In the Australian Army, the NCOs perform most of the physical duties and management. Lance corporals and corporals are called junior NCOs, while sergeants, staff sergeants, warrant officers class two and one are classified as senior NCOs. Officers in the Australian Army perform paper work duties whilst in a barracks environment while the NCOs ensure discipline is being maintained. In battle, it is the senior NCOs that ensure the soldiers are doing their job, while the officers are looking at the wider tactical picture.

In the New South Wales Police Force, NCOs perform supervisory and coordination roles. The ranks of probationary constable through to leading senior constable are referred to as "constables". All NCOs within the NSW Police are given a warrant of appointment under the Commissioner's hand and seal.

All officers within the Australian Defence Force Cadets are non-commissioned. ADFC officers are appointed by the Director-General of their respective branch.


In the Canadian Forces, the Queen's Regulations and Orders formally defined a non-commissioned officer as "A Canadian Forces member holding the rank of Sergeant or Corporal."[7] In the 1990s, the term "non-commissioned member" (NCM) was introduced to indicate all ranks in the Canadian Forces from recruit to chief warrant officer.[8]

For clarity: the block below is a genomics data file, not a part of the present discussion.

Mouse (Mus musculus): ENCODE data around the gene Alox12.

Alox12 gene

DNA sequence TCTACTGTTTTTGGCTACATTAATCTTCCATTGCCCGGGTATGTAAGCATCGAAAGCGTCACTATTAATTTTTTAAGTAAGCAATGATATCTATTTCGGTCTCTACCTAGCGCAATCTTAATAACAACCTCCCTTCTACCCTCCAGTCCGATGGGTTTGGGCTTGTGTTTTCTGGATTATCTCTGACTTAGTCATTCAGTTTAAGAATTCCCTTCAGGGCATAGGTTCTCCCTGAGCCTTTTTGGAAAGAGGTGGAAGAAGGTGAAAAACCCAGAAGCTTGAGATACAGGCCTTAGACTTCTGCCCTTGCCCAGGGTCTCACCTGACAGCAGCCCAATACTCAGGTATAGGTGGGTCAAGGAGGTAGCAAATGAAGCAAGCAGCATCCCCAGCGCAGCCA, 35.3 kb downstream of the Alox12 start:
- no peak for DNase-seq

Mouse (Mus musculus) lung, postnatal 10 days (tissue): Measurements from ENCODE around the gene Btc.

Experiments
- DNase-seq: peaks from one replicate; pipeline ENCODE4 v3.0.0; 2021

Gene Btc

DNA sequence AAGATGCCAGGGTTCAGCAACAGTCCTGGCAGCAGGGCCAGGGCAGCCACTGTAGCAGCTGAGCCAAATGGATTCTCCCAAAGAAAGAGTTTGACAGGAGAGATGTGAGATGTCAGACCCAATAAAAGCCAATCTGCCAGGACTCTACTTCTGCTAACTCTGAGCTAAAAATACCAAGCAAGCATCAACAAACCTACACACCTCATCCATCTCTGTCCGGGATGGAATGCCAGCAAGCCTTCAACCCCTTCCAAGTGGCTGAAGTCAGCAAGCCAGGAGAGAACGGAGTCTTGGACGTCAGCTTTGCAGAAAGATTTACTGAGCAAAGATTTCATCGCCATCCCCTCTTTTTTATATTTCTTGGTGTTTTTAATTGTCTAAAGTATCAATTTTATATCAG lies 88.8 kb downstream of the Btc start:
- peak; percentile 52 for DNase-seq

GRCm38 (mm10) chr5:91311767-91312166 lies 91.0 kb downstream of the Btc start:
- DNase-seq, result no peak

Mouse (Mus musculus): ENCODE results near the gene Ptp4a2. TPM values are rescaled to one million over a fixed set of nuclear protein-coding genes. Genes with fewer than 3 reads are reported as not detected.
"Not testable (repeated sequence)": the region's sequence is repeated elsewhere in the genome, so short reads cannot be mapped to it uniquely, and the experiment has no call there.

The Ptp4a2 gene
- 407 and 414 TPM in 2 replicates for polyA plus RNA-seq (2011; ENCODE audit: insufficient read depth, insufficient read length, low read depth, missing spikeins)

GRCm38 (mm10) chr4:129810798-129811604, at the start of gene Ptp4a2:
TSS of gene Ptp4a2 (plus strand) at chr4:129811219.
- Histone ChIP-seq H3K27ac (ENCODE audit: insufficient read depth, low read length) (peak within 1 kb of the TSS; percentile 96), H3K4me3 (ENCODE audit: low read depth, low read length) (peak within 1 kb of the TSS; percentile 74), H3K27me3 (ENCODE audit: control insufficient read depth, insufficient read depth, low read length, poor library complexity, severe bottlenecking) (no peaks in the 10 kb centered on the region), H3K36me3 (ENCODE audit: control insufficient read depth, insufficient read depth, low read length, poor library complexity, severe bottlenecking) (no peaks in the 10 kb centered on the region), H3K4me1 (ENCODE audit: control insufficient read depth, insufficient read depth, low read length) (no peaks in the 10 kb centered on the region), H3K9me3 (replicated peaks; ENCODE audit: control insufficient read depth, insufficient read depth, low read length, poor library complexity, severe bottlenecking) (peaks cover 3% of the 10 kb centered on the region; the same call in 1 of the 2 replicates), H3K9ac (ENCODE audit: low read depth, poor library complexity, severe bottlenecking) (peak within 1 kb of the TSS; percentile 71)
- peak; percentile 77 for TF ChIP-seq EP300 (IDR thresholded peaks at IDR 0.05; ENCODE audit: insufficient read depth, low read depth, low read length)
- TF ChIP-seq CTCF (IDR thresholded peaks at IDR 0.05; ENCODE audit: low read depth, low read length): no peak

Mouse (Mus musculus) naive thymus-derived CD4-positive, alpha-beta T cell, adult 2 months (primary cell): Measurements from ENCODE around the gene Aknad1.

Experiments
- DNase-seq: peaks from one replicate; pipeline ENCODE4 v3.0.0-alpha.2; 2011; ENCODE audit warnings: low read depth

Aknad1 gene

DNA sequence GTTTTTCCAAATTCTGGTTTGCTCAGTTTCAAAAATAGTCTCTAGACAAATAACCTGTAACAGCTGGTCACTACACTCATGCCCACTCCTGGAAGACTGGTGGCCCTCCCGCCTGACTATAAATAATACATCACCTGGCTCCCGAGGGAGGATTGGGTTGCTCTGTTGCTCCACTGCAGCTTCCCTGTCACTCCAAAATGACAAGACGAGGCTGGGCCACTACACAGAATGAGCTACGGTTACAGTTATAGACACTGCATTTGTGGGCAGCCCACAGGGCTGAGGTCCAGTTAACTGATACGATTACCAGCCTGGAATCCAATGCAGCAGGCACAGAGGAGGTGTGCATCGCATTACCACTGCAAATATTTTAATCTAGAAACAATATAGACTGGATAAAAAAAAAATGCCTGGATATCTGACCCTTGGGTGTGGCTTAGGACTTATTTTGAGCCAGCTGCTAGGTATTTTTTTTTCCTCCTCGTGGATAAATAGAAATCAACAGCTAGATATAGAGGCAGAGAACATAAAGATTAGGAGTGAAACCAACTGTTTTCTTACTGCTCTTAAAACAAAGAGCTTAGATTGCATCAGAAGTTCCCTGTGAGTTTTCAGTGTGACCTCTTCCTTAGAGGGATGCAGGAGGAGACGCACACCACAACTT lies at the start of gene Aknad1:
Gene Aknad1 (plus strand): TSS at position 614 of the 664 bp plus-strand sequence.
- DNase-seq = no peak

By definition, with the unification of the CF into one service, the rank of sergeant included the naval rank of petty officer 2nd class, and corporal includes the naval rank of leading seaman; Corporal also includes the appointment of master corporal (naval master seaman).

NCOs are officially divided into two categories: junior non-commissioned officers, consisting of corporals/leading seamen and master corporals/master seamen; and senior non-commissioned members, consisting of sergeants and petty officers 2nd class. In the Royal Canadian Navy, however, the accepted definition of "NCO" reflects the international use of the term (i.e. all...